Page Updated:- Wednesday, 22 June, 2022.


Earliest 1891-


Open 2020+

Street End

Heppington Hill (1891Census)

Lower Hardres

01227 700402

Granville 1918

Above photo circa 1918, kindly sent by Rory Kehoe.

Granville 1960

Above photo, August 1960, kindly sent by Clive Bowley.

Granville 1963

Above photo, March 1963, kindly sent by Clive Bowley.

Granville 2010

Above photo 2010 by Oast House Archives Creative Commons Licence.

Granville 2015

Above photo, October 2015, kindly taken and sent by Doug Pratt.

Granville 2015

Above photo, October 2015, kindly taken and sent by Doug Pratt.

Granville sign 1987Granville sign 1991

Above sign left, March 1987, sign right, July 1991.

Granville sign 1993Granville sign 2011

Above sign left, July 1993, sign right, 2011.

With thanks from Brian Curtis


Local knowledge, further pictures, and licensee information would be appreciated.

I will be adding the historical information when I find or are sent it, but this project is a very big one, and I do not know when or where the information will come from.

All emails are answered.


From the By Lauren MacDougall, 25 June 2018.

8 Shepherd Neame pubs in Kent have been recognised in the brewery's annual awards.

The Faversham brewery has held its annual awards - and plenty of pubs in Kent cleaned up at the special ceremony.

Shepherd Neame has announced the winners of its annual pub awards, with eight of its 322 pubs and hotels across London and the South East taking home prizes.

The awards were announced in a ceremony at the Conningbrook Hotel, Ashford on Tuesday, June 19 and honour pubs from all over the county, from Dover to Canterbury.

Shepherd Neame chief executive Jonathan Neame said: “This has been a year of record investment in our pub estate, as we aim to attract our customers through great design, to excite them with a superb offer and to retain them by providing a memorable experience.

“These awards are aimed at recognising the hard work, dedication, and creativity of our licensees, managers and staff, and celebrating excellence in our industry.”

This pub picked up one of the awards...

Granville presentation 2018

(l-r) Jim Cleaver and Charlotte Hogben from the Granville receive the award from Jonathan Neame.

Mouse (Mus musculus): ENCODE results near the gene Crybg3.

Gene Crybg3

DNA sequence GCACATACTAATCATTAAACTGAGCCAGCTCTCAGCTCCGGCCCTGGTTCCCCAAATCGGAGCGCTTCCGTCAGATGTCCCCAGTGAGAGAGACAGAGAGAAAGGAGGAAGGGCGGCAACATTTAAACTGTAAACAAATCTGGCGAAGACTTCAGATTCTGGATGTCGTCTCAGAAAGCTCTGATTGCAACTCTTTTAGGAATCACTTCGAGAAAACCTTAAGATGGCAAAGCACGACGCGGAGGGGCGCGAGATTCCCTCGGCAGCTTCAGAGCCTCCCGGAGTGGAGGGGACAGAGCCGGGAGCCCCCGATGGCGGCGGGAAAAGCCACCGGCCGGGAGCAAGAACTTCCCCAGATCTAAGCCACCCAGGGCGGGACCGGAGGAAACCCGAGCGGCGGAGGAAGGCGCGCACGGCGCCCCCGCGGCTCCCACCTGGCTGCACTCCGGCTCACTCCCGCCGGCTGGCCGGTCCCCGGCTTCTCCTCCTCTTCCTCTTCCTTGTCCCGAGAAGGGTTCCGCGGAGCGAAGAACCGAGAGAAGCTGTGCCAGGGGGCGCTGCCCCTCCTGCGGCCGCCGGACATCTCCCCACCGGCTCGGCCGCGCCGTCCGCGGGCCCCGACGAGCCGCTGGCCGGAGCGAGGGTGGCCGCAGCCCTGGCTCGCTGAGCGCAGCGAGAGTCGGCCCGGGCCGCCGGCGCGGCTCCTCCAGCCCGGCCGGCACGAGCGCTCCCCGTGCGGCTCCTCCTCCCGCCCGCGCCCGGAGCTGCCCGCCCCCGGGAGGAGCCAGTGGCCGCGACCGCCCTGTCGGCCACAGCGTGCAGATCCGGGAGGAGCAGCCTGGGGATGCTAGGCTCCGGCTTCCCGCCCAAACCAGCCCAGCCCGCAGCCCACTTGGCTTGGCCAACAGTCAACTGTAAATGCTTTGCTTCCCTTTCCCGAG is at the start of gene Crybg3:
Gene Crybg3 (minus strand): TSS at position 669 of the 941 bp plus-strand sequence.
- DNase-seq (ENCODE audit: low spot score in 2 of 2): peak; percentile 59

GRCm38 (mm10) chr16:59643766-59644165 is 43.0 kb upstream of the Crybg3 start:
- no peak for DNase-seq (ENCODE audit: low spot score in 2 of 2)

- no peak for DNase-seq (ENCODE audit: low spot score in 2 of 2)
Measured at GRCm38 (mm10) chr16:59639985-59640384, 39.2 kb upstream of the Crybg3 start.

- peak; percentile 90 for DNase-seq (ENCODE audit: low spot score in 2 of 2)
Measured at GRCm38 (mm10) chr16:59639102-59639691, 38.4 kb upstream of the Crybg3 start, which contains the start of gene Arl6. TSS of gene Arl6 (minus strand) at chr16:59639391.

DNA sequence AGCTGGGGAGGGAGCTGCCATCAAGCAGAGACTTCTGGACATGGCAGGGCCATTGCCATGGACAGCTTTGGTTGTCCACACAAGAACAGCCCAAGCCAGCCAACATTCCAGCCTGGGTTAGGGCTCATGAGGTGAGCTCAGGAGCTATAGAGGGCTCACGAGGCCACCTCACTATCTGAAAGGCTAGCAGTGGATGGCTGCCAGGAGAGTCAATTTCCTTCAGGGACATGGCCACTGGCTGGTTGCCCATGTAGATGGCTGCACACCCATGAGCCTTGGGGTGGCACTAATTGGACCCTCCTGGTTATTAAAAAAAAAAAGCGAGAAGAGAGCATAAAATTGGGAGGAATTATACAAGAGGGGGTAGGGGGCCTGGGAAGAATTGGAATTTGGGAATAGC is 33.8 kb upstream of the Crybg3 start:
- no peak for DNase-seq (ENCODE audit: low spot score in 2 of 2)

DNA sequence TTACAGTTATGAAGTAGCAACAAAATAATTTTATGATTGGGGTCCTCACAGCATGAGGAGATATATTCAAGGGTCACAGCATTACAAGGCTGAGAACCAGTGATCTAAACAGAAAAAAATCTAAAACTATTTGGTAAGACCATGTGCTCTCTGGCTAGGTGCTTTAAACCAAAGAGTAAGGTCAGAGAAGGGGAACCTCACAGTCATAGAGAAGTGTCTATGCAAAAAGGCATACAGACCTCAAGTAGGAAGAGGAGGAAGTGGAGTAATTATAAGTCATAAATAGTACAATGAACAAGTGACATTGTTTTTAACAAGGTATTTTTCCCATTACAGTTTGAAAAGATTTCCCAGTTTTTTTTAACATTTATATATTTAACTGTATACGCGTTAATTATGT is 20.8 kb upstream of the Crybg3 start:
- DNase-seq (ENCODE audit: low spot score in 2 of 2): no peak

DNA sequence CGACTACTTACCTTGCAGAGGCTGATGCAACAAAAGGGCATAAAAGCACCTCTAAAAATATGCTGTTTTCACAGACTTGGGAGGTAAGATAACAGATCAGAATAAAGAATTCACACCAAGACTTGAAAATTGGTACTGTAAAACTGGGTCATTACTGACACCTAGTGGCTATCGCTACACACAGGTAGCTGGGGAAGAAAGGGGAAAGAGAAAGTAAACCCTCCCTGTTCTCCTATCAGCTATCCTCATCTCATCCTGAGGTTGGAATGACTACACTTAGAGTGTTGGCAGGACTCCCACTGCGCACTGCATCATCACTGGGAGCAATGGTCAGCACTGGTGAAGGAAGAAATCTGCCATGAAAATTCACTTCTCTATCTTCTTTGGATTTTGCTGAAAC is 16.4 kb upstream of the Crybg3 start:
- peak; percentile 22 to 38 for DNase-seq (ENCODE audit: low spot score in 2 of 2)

The award for Best Pub Food went to The Granville in Canterbury. Since licensee Jim Cleaver took on the pub two years ago, trade has doubled.

Jim is an award-winning chef who has catered for celebrities including the Rolling Stones, U2, Oasis, Blur and Take That. He has introduced a delicious new menu of traditional pub classics with a contemporary twist, using local ingredients wherever possible.

The pub is now featured in the Good Food Guide, and its Sunday Roast has won national acclaim.

Jim said: “We are passionate about food so it is fantastic to win this award. Our aim is to use the best local produce to create dishes that are imaginative but still affordable. We have a fantastic team of staff at the Granville and I’m so pleased that their hard work has been recognised.”


From an email received 3 March 2019.

There is still a man alive in Shepherdswell who witnessed an event that occurred in the Battle of Britain in 1940 when as a boy he was stood outside the "Granville" pub at Street End.

A German Me 109 fighter landed in the field across the road from the pub and the pilot taken into captivity by the local Home Guard. The German pilot was purple with rage as he had run out of fuel and blamed his ground crew in France of tampering with his fuel gage. He was obviously unpopular and they decided to get rid of him etc. The man who told me this story is 100% honest.

(Les Wooldridge of Westcourt Lane)

Les told me today that he was aged 10 in 1940 and well remembers the incident. At least 4 Home Guard soldiers (not in any uniforms, but armed with rifles) ran out of the Granville Pub and formed up in a semi circle around the crashed aircraft with levelled rifles. The German Pilot refused to unlock the glass cockpit cover and leave the aircraft to become a prisoner of war. This went on for a good few minutes and Les laughed today at the bad language of the Home Guard lads shouting “We will f======= shoot you etc. unless you surrender.”

Looking at the cockpit layout of a ME 109 the fuel gauge is calibrated from 1 to 4 so I estimate the full fuel load would be 50 litres. The German spelling for litres is different than ours.

ME 109 fighter cockpit

There is a sequel to the German ME 109 landing opposite the Granville in Lower Hardres. The plane was undamaged and put on display at Barrett’s Garage in Canterbury by the Westgate Towers for the public to view and contribute money to the Spitfire Fund. I don’t know the date of when this was but a single German Dive Bomber sent on it’s own attacked Barrett’s Garage and destroyed the building and the German fighter inside.

I was told in the 1960’s by work colleagues that there was a rumour circulating all through the war that there was a German Spy operating in Canterbury and that he was never caught. Obviously the destruction of Barrett’s Garage on the corner of Pound Lane and St Peters Street was the result of information given to the German Air force for them to execute the raid and prove the rumour to be true.

From Bill Atkins.



CAREY Henry 1891+ (age 61 in 1891Census)

MANAGHAM Joseph 1903+ Kelly's 1903

CLEAVER Jim 2016-18+


Kelly's 1903From the Kelly's Directory 1903



If anyone should have any further information, or indeed any pictures or photographs of the above licensed premises, please email:-